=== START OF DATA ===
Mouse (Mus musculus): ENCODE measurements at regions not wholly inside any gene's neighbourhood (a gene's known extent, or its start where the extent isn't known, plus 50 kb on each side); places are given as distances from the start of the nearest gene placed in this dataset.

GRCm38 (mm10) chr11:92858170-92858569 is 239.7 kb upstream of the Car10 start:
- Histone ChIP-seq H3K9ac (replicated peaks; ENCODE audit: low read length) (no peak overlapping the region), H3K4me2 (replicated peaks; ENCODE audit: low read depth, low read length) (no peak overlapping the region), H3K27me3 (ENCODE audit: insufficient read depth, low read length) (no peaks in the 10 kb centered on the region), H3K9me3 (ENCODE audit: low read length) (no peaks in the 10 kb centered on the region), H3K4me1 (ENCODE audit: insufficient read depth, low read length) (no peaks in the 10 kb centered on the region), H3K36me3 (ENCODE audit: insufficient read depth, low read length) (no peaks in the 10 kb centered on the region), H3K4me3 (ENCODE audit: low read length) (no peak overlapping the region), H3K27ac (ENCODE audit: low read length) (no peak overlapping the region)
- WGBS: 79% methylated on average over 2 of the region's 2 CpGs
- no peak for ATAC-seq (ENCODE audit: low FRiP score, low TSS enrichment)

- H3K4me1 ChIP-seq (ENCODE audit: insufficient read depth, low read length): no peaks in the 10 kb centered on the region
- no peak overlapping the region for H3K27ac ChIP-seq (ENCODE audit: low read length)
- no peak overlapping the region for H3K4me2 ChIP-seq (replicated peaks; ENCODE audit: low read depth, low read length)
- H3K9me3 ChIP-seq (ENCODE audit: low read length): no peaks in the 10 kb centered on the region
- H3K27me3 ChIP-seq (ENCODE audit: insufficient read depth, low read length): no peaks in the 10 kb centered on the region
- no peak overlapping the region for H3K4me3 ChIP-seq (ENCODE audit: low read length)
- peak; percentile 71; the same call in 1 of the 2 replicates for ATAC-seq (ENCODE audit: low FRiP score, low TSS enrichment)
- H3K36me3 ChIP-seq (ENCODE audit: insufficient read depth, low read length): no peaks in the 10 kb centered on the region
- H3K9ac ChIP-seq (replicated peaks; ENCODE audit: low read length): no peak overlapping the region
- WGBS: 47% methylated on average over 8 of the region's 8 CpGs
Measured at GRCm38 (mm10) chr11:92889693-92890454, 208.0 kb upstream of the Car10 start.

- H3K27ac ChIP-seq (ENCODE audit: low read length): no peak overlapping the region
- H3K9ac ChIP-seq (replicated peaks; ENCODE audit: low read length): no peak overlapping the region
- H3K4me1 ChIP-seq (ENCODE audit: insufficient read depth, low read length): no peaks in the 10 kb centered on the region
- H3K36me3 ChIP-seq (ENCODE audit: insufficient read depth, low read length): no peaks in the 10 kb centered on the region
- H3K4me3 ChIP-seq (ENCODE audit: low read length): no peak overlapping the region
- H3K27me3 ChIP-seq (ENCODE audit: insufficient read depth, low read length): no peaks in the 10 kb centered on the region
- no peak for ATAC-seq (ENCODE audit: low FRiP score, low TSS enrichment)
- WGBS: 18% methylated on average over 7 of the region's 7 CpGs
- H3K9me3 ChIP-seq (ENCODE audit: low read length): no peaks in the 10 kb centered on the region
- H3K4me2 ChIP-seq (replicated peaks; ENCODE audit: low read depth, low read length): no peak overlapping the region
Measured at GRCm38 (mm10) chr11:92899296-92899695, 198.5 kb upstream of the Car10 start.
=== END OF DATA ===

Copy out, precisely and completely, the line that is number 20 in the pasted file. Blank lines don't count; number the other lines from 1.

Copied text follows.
- H3K36me3 ChIP-seq (ENCODE audit: insufficient read depth, low read length): no peaks in the 10 kb centered on the region